Don’t worry about in­ter­est rates, just keep calm and carry on

Mort­gage Mat­ters

Yorkshire Post - Property - - PROPERTY NEWS -

Franz Muehlthaler, mort­gage ad­viser, Hol­royd Miller Prop­er­ties

But with the Bank of Eng­land con­tin­u­ing to freeze the bank rate at 0.25 per cent, it poses the ques­tion: what does this mean for the year ahead? Will in­ter­est rates rise?

With con­cerns over a slow­ing econ­omy, the in­ter­est rate dropped in 2016 and saw lenders bat­tling to re­tain the all-time low sta­tus for fixed rate mort­gages. How­ever, there’s been a re­cent change in sen­ti­ment and econ­o­mists are now pre­dict­ing that an in­ter­est rate rise could well be on the cards for 2017, with cer­tain lenders show­ing signs of this al­ready.

Mort­gage rates are largely in­flu­enced by some­thing called ‘swap rates’. Fol­low­ing the Brexit vote back in June 2016, swap rates fell, which in turn saw lenders lower in­ter­est rates, par­tic­u­larly on fixed mort­gages. Since then, there’s been a steady in­crease in swap rates which could partly ex­plain the slow rise in in­ter­est rates we’re start­ing to now see. One lender has al­ready an­nounced they’ll be in­creas­ing the rates on all fixed rate prod­ucts by be­tween 0.1 per cent and 0.5 per cent.

This doesn’t come as quite so much of a shock when you look at re­cent Coun­cil of Mort­gage Lenders fig­ures that show how loan af­ford­abil­ity is at a his­toric low for those on the hous­ing lad­der and those look­ing to get on it.

But what does it mean for those look­ing for a mort­gage? Just like none of us could have pre­dicted Brexit or Don­ald Trump, we can’t pre­dict which way in­ter­est rates will go in 2017. We can, of course, look at the facts, but even if in­ter­est rates do rise, fix­ing your mort­gage now could still be the right op­tion for you, as re­gard­less of in­ter­est rates, a fixed rate can of­fer sta­bil­ity, which some peo­ple pre­fer to have.

In­for­ma­tion from the Hal­i­fax House Price In­dex data builds a pos­i­tive pic­ture of a calm mar­ket, show­ing signs of house price growth and sta­bil­i­sa­tion.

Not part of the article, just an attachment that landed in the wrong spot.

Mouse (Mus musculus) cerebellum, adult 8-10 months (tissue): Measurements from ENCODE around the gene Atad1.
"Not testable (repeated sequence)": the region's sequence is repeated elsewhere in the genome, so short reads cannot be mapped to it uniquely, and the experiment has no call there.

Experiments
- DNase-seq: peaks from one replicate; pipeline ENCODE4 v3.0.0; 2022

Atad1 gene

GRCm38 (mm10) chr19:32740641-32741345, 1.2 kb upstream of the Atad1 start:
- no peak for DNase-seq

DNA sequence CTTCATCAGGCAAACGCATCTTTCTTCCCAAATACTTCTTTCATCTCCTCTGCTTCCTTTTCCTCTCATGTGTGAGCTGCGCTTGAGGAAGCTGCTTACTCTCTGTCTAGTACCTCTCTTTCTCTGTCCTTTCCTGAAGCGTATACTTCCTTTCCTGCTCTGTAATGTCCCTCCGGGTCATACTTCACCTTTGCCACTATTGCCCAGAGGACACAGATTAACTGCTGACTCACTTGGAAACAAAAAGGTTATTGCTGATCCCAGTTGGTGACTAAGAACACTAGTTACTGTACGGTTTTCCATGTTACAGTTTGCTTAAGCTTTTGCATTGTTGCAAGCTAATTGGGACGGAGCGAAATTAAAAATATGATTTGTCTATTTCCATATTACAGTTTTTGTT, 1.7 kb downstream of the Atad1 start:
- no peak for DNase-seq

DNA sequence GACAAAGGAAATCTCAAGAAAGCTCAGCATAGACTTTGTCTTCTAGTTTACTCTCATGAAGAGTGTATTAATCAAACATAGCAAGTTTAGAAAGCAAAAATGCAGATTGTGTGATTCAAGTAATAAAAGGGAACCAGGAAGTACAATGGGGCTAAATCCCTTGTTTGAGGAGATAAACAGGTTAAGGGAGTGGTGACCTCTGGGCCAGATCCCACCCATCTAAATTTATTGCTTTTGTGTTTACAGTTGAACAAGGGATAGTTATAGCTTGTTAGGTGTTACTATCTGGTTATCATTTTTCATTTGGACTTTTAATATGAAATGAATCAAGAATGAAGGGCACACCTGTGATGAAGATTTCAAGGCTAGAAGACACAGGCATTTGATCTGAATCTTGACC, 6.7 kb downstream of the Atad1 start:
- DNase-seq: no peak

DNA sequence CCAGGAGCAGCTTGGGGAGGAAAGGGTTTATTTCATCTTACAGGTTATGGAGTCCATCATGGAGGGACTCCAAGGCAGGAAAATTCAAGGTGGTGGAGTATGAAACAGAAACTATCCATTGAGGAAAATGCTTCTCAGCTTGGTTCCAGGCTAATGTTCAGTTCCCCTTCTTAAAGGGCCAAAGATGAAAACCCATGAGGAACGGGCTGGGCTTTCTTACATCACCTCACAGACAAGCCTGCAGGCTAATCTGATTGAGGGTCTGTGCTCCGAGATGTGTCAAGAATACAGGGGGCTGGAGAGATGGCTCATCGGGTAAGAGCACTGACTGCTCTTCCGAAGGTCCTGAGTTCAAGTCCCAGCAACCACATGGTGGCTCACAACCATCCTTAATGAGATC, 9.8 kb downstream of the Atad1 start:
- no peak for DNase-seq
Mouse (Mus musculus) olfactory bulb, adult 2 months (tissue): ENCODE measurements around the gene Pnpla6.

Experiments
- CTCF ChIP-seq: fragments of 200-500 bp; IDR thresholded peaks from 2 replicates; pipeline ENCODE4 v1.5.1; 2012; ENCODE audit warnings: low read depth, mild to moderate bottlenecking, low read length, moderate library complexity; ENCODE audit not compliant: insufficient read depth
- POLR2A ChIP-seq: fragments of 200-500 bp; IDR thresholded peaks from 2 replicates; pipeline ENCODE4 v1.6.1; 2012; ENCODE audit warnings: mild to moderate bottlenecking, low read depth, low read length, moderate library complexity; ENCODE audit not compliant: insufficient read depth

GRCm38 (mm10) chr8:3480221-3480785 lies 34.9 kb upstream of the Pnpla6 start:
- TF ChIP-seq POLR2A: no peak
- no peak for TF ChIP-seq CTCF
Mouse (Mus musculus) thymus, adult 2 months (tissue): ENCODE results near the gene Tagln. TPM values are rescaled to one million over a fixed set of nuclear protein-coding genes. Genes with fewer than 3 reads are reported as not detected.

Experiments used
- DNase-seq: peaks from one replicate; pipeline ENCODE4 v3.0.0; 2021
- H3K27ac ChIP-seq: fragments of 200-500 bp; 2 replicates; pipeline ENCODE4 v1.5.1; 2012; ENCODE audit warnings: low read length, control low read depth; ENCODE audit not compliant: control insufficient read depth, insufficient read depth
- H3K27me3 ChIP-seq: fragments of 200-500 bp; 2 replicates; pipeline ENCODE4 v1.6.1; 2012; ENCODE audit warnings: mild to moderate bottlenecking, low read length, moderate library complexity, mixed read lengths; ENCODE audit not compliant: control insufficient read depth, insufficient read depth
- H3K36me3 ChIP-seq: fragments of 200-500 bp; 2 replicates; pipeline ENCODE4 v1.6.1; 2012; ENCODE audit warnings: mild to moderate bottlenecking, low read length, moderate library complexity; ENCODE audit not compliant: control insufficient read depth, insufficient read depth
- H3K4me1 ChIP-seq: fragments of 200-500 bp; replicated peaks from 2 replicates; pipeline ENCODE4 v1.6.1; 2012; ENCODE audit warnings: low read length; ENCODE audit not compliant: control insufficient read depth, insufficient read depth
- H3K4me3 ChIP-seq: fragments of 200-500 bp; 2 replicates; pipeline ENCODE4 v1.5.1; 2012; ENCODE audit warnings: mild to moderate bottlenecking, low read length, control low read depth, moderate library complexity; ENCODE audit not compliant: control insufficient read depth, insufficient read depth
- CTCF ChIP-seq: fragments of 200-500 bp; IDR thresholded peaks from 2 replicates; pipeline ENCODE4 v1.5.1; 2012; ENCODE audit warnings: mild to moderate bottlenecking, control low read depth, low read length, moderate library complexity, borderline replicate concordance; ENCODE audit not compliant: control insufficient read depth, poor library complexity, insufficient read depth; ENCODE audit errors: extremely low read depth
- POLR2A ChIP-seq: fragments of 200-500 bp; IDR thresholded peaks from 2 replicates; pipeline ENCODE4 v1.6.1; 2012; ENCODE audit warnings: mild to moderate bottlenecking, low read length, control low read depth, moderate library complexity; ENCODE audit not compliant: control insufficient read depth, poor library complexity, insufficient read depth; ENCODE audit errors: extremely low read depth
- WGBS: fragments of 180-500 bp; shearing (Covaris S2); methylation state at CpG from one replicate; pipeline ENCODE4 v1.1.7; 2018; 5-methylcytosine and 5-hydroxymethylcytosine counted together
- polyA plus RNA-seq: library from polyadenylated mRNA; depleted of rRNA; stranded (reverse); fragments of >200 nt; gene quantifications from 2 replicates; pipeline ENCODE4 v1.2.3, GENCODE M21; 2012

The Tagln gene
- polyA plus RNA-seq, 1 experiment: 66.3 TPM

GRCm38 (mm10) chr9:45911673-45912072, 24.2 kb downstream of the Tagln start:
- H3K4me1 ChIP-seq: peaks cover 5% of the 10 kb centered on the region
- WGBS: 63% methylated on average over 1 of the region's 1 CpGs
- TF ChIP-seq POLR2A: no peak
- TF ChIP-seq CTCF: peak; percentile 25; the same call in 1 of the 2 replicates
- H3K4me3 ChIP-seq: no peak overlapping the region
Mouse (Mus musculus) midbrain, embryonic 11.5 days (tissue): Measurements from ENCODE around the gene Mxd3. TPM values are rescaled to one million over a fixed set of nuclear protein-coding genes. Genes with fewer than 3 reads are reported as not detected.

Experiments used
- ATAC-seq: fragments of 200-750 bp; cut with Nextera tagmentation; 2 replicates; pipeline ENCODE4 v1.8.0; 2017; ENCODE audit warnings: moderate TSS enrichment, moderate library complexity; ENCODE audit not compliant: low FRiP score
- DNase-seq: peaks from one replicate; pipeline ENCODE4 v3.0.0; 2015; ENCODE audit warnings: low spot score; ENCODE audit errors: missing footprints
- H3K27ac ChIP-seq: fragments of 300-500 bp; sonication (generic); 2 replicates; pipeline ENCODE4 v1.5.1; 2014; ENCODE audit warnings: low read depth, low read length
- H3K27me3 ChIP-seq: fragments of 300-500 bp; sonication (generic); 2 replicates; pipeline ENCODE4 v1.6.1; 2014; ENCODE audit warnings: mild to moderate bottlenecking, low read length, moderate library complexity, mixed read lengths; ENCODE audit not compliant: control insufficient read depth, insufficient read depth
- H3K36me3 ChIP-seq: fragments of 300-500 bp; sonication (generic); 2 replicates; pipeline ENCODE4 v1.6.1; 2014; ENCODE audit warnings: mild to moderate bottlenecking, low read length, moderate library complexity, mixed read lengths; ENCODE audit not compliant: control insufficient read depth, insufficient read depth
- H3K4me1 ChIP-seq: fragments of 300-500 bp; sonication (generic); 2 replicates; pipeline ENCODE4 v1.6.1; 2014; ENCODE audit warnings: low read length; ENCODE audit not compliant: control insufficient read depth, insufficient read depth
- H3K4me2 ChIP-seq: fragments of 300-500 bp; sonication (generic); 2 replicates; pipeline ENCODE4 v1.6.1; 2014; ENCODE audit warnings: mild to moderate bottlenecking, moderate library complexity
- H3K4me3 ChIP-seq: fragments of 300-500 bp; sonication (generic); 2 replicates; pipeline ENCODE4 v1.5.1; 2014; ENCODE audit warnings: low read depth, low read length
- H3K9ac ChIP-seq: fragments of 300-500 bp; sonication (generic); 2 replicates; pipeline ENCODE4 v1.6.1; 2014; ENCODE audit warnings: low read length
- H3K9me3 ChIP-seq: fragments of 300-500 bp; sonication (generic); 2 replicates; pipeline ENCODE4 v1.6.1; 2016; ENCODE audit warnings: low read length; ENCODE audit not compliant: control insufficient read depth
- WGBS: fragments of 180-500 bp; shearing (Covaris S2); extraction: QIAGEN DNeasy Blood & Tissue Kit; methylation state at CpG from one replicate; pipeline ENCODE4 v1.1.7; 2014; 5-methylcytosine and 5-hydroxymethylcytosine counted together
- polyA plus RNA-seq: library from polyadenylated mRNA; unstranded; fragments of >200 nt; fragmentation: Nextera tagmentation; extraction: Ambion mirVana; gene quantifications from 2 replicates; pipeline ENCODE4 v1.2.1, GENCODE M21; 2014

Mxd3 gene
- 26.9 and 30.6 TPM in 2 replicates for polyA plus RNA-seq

Brian Murphy, head of lend­ing for Mort­gage Ad­vice Bureau, com­ments: “The re­port re­leased from the Hal­i­fax refers to Septem­ber 2016 data, sug­gests a calm mar­ket; house price growth and sta­bil­i­sa­tion, with prices up +0.1 per cent on Au­gust, and up 5.8 per cent on the same quar­ter in 2015.

“Over­all the fig­ures were 0.1 per cent lower than the pre­vi­ous quar­ter, which again could sug­gest that, whilst the pace of growth is slow­ing, over the last six months prop­erty values have, broadly speak­ing, ticked along at the same rate.

“With the on-go­ing lack of sup­ply, cou­pled with com­pet­i­tive deals and eas­ing lend­ing cri­te­ria avail­able in the mar­ket, cou­pled with com­pet­i­tive deals and eas­ing lend­ing cri­te­ria avail­able in the mar­ket, it’s pos­si­ble that last quar­ter of 2016 will look pretty sim­i­lar to what we’ve seen dur­ing ear­lier months in 2016, as house price growth and values could pos­si­bly re­main steady for the fore­see­able fu­ture.

“It’s also in­ter­est­ing to note that the Hal­i­fax say in their re­port that the fig­ures re­leased are in line with their fore­cast for 2016, which should pro­vide re­as­sur­ance, for those who need it, in terms of the mar­ket as we move for­ward into 2017. All in all, for me the Hal­i­fax fig­ures would sug­gest it’s a case of ‘keep calm and carry on’.”

Franz Muehlthaler is a mort­gage ad­viser for Hol­royd Miller Prop­er­ties in as­so­ci­a­tion with Reach 4 Mort­gage So­lu­tions and Mort­gage Ad­vice Bureau.

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